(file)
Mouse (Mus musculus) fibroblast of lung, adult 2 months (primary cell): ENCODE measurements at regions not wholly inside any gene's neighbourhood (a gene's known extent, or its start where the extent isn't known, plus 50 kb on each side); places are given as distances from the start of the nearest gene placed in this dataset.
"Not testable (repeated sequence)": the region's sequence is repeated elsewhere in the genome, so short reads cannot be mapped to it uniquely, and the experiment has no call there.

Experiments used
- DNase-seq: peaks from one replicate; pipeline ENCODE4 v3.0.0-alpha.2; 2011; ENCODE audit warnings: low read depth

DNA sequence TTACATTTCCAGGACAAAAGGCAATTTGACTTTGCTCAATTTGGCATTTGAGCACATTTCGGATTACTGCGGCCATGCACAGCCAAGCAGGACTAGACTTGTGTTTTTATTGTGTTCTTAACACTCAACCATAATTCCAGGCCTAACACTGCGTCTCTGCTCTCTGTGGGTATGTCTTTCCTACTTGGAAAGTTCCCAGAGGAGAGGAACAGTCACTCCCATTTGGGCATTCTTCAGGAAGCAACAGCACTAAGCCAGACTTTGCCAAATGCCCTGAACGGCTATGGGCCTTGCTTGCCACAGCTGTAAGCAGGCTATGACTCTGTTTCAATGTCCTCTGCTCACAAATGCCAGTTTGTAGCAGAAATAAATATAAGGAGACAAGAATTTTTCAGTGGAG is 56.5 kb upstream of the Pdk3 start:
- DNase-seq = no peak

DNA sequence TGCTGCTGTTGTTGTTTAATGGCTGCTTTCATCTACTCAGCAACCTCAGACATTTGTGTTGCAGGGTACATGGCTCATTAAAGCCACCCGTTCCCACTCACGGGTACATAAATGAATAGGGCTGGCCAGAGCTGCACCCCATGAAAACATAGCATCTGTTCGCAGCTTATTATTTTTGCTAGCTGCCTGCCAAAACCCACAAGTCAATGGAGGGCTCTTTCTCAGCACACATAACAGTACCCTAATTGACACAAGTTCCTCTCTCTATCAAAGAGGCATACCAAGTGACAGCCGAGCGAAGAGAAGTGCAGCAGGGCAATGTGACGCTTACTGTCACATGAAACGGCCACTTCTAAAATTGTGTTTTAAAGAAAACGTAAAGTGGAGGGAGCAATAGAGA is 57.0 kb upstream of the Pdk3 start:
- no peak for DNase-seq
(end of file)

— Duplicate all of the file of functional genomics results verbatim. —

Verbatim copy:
Mouse (Mus musculus) fibroblast of lung, adult 2 months (primary cell): ENCODE measurements at regions not wholly inside any gene's neighbourhood (a gene's known extent, or its start where the extent isn't known, plus 50 kb on each side); places are given as distances from the start of the nearest gene placed in this dataset.
"Not testable (repeated sequence)": the region's sequence is repeated elsewhere in the genome, so short reads cannot be mapped to it uniquely, and the experiment has no call there.

Experiments used
- DNase-seq: peaks from one replicate; pipeline ENCODE4 v3.0.0-alpha.2; 2011; ENCODE audit warnings: low read depth

DNA sequence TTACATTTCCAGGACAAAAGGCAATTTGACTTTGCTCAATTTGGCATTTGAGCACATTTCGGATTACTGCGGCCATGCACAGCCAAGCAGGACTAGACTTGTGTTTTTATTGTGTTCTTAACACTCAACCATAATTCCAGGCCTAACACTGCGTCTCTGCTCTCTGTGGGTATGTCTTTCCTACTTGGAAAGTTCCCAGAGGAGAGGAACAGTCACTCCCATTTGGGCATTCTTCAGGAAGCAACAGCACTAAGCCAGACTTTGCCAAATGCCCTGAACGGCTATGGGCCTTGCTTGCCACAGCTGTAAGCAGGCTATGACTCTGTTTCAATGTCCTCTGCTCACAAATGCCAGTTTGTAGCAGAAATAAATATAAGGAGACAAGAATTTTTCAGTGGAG is 56.5 kb upstream of the Pdk3 start:
- DNase-seq = no peak

DNA sequence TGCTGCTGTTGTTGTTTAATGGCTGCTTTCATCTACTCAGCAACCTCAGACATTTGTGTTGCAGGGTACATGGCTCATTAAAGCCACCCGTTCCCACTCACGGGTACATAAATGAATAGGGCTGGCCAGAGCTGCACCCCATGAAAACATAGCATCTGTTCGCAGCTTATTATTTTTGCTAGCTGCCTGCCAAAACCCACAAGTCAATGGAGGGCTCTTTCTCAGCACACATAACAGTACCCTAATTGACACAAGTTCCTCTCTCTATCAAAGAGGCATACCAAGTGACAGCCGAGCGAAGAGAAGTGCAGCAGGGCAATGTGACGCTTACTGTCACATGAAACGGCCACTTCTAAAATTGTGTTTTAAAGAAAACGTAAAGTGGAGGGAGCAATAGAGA is 57.0 kb upstream of the Pdk3 start:
- no peak for DNase-seq